Posted: 12 Nov. 2020 5 min.

Putting our ego aside and playing for the team

Topic: Resilient Leadership

The possibilities for organisations are limitless if we all had the courage to put our personal interests aside and play for the team. An egocentric organisation is essentially a slow and inefficient organisation. In an era where companies are fighting so hard to reconfigure for the digital future, now is really the time to think beyond ourselves and let other people shine.

Last week, one of my colleagues sent me a link to a YouTube video of a dad and his 4 year-old son. The dad is driving a jeep and is pretending to be stuck in the ditch. The son has an electric toy jeep that is tied to the real jeep with a rope. And while the dad sits in his jeep, the son pulls the real car out of the ditch. Of course, the dad helps it on the way, but the son believes that he is really pulling the heavy load. I surely felt the unconstrained happiness of the child.

The story carries a deeper meaning. Far too often, we are surrounded by people who are not committed to letting others shine – people who are not willing to think beyond themselves, to let the smaller jeep go first.

It’s a serious issue. Think about the value that is lost every day because people put themselves over the team, refuse to pass on credit – or care more about what they get out of a certain situation rather than what it could do for someone else.

This is the part of the organisational culture, every person with a leadership position should strive to change.

A new era
As I have come to realise, egocentricity in people is almost always driven by fear: fear of being overlooked, fear of losing a reward, fear of losing respect – or fear of losing the quest for power in the organisational game simply by letting someone else step up on the podium.

Although it’s a human reaction, it is poisonous for an organisation. How can you keep a team committed and motivated if everyone is there for themselves?

Take my word for it: having a team of leaders with a common purpose versus a group of leaders with individual interests makes a huge difference in today’s business world. It permeates the entire organisation all the way from everyday operations to strategic transformation. Selflessness drives the organisation forward – selfishness holds it back.

To counter egocentricity – and to deliver on the strategic agenda – here are three things I believe are essential right now:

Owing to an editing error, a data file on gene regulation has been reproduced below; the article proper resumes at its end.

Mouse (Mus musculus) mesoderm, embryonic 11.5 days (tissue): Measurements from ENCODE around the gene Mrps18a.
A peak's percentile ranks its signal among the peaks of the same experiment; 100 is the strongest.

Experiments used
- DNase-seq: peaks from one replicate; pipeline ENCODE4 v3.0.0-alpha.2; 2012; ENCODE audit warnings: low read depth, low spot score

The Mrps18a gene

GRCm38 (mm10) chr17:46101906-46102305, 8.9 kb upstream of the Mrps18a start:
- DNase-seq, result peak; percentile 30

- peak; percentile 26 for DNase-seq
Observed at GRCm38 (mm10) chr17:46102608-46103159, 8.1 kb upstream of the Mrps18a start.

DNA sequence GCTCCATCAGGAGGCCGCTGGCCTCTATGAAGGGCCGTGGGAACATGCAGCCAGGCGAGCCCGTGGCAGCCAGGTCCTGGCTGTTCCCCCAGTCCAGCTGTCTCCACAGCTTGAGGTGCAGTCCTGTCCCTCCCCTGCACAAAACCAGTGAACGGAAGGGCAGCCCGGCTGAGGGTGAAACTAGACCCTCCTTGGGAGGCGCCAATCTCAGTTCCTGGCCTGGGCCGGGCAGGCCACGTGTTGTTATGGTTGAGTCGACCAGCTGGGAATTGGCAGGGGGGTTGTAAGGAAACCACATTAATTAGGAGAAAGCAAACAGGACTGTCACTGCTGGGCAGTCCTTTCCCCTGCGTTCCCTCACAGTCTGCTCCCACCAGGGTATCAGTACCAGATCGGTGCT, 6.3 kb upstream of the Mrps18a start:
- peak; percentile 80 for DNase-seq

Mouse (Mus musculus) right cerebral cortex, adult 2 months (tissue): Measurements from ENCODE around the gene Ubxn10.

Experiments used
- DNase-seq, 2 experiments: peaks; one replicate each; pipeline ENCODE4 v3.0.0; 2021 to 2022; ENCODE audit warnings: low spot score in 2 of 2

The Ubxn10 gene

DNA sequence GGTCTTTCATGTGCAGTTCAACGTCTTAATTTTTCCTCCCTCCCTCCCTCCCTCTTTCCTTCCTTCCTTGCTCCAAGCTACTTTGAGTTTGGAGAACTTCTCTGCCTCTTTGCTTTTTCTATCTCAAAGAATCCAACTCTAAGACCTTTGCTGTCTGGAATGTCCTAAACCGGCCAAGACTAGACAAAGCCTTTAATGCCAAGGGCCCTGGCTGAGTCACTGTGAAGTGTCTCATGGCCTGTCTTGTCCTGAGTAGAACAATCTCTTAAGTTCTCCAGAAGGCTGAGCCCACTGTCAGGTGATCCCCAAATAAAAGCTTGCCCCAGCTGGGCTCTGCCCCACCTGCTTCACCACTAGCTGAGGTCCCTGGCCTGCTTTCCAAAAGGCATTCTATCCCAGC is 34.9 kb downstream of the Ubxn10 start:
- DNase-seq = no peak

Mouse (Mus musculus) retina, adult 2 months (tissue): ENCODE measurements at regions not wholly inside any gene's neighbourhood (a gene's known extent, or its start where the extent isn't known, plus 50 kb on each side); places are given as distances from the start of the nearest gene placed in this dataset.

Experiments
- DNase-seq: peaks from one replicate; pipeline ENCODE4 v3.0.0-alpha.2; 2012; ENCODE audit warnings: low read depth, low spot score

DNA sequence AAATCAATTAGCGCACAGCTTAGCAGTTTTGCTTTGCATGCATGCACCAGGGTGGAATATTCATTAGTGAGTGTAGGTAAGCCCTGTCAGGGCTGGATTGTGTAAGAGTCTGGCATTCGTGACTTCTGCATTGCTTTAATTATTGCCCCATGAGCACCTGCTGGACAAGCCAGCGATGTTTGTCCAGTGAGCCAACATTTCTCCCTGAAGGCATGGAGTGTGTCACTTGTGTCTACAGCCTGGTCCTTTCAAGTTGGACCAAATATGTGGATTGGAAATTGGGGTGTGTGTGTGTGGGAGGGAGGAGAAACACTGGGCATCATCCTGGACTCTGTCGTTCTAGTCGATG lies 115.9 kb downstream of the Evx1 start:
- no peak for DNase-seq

• Firstly, trust. As the business environment becomes more and more uncertain, what we should really do within the organisation is meet each other with more and more trust: trust in each other’s motives and motivations, trust that each of us will be rewarded for our efforts even when we are not first in line – and trust that our careers and leadership impact become much more fulfilling when we stand aside for a moment and let other people shine.
  • Secondly, culture. We should be better at understanding the entire journey of an organisational transformation, not just where it starts and where it ends. This is something that is on my shoulders, too. At Deloitte, we know everything about technology, processes, commercial models, supply chains, core systems and how to create one-of-a-kind customer experiences. However, without a cultural change that runs in parallel with the transformation of the business, our clients often struggle to realise their full potential. That’s a conversation I’m having with many executives these days.
  • Thirdly, selflessness. Allowing people to shine is the very essence of talent development and succession planning. It’s also the core of leadership effectiveness and open problem-solving. If everyone is more concerned with each other’s outcome rather than their own outcome, the entire team emerges much stronger and much more resilient. The ability to make sound decisions reaches unprecedented heights – and the ability to execute strategy goes through the roof.

To sum it all up: Strategy is not the obstacle – ego is!

An egocentric organisation is essentially a slow organisation, an inefficient organisation. Even with the strongest, most skilful leaders you can only go so far if everyone’s playing for themselves. If we just had the courage to change that culture, who knows where we could go?

If you don’t believe me, watch for yourself:

Forfatter spotlight

Martin Søegaard

Martin Søegaard


Martin is the manager of Deloitte's Danish and Nordic consulting business and has more than 25 years of experience in advising Danish and international companies. Martin is at the forefront of developing a consulting practice across the Nordic region that can assist Danish and international companies on their most complex transformation journeys. This includes a focus on management, the establishment of ecosystems as well as on diversity in professionalism and competence.

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